Collection databases

Powerhouse Museum’s Castle Hill stores open and online

We have just launched the website (and the physical site too) for our new Powerhouse Discovery Centre located in Castle Hill.

The PDC at Castle Hill dramatically increases the proportion of objects available for the public to look at (up from the museum world standard 5% ot around 40%!). In the warehouse spaces visitors can browse drawers and storage racks, and then go to a series of internet-connected kiosks to look up more information using a slightly enhanced version of our collection database.

In building the Castle Hill site we have added several thousand new high quality images to the collection database. Have a look either using the Castle Hill OPAC or the Powerhouse Museum’s main OPAC. Both use the same data source, the main difference being that the Castle Hill version has a early iteration of a a forthcoming visual browser we are building (which is highly dependent on colour images!).

Digital storytelling Web 2.0 Young people & museums

Sub groups of consumer co-created content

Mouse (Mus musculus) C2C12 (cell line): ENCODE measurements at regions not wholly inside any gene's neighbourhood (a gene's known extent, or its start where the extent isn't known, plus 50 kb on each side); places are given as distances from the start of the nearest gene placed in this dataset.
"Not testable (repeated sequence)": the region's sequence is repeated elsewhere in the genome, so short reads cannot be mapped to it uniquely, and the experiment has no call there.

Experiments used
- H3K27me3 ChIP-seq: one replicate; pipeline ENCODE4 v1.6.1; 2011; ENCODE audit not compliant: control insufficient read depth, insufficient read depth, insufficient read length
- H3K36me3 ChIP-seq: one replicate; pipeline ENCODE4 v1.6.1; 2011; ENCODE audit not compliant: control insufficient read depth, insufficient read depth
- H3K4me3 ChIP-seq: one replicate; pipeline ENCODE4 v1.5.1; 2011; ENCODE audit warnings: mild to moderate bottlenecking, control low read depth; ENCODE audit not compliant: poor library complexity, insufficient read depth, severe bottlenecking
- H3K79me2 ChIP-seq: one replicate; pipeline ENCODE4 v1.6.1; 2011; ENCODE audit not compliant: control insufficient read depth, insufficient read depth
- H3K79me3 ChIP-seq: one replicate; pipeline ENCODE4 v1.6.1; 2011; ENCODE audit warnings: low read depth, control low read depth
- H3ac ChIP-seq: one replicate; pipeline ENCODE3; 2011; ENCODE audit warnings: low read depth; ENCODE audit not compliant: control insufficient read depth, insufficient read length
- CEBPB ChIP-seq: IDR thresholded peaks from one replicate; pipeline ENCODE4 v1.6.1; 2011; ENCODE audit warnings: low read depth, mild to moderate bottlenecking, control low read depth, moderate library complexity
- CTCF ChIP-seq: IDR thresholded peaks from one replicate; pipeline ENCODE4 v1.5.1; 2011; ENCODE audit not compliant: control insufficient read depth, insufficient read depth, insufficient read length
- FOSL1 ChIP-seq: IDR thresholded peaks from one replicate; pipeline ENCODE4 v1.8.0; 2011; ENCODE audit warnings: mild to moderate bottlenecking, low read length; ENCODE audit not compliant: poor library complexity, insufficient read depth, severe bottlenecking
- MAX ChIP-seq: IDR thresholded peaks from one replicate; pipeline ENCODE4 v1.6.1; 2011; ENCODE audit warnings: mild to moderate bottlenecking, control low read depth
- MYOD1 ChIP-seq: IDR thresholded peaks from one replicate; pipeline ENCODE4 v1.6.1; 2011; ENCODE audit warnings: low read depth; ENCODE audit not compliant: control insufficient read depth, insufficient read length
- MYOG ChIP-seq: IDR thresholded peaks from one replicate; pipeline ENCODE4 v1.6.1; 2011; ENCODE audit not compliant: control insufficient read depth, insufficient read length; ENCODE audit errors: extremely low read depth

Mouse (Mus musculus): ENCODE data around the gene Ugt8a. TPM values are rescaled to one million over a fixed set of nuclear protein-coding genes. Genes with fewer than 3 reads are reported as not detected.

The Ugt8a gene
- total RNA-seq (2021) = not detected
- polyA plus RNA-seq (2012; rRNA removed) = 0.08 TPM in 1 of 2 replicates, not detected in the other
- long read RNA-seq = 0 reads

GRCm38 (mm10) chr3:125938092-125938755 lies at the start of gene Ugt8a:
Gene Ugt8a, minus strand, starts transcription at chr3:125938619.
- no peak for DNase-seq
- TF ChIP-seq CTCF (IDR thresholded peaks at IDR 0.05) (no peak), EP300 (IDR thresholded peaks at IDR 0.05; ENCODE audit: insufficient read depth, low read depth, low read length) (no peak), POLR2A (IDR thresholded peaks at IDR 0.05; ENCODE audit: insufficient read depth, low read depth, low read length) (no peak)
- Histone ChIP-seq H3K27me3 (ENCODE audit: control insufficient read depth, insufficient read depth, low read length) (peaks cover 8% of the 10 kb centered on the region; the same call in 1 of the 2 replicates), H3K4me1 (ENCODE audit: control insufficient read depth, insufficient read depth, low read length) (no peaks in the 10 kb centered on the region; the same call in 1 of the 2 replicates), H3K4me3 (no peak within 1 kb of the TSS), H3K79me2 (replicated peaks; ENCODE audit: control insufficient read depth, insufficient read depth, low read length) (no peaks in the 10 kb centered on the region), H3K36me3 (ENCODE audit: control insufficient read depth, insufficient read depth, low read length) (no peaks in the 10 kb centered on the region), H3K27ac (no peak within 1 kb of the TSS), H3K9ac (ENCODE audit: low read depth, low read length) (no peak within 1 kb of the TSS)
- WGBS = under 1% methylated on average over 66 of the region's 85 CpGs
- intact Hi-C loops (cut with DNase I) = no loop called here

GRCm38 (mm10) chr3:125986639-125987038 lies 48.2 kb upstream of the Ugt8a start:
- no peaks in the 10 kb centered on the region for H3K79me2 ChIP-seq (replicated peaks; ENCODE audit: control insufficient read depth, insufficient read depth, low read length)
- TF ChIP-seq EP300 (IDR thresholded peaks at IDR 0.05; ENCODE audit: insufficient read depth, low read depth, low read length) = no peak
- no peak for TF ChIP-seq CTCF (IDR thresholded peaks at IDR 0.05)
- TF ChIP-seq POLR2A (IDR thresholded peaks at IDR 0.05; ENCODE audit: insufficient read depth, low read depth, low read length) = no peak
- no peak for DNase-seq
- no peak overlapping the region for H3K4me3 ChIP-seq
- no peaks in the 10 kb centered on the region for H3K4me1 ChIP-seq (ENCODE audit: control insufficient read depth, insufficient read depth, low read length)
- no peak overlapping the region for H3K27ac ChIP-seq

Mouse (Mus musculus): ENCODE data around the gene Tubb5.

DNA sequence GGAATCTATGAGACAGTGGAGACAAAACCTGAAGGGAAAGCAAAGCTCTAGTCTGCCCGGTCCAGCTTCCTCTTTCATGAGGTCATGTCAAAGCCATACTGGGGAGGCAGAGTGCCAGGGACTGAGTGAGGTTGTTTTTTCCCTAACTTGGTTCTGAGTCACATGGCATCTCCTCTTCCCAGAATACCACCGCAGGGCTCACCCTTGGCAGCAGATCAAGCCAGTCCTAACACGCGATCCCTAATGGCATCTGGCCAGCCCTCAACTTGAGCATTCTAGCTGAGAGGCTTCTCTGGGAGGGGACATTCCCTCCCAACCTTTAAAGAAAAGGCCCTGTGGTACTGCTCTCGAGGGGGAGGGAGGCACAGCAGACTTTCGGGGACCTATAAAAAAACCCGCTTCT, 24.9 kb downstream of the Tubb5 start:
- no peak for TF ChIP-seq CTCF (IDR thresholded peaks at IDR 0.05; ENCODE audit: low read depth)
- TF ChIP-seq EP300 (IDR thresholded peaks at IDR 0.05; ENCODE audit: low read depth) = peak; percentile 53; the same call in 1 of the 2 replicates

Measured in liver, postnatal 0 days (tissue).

From the marketing world comes this quite useful subcategorisation of ‘consumer generated content’. Indeed, seeing co-created content through the lens of marketing can itself be quite revealing.


Consumer-generated media (CGM): At its core, CGM represents first-person commentary posted or shared across a host of expression venues, including message boards, forums, rating and review sites, groups, social networking sites, blogs, and, of course, video-sharing sites. It’s commonly influenced or informed by relevant experience with brands (e.g., “I’m so angry with Jet Blue,” “I love Target”).

Consumer-generated multimedia (CGM2): This subset of CGM is more anchored to “site, sound, and motion” components, each with the potential to dial up the effect and persuasiveness of the consumer storytelling. Visualization elevates drama, emotional resonance, and the ability to prove one’s case through documentation (one big reason TV commercials have been so hard for advertisers to shake).

Consumer-fortified media (CFM): Unilever’s Dove Evolution is a classic example of CFM. The advertisers created the spot, but its meaning was shaped, or fortified, by the conversation, commentary, and debate that wrapped around the content.

Consumer-solicited media (CSM): The term that most commonly captures this form is “co-creation.” Others loosely call it “participatory advertising.”

Compensated consumer-generated media (CCGM): This is when marketers outright pay consumers to do certain things, or when publishers compensate artists or content creators for submissions.

Paid media: This is exactly as it sounds. Marketers buy media, usually in the form of impressions, to affect sales. Some call this “marketer-generated media” (MGM), but the old description works just fine.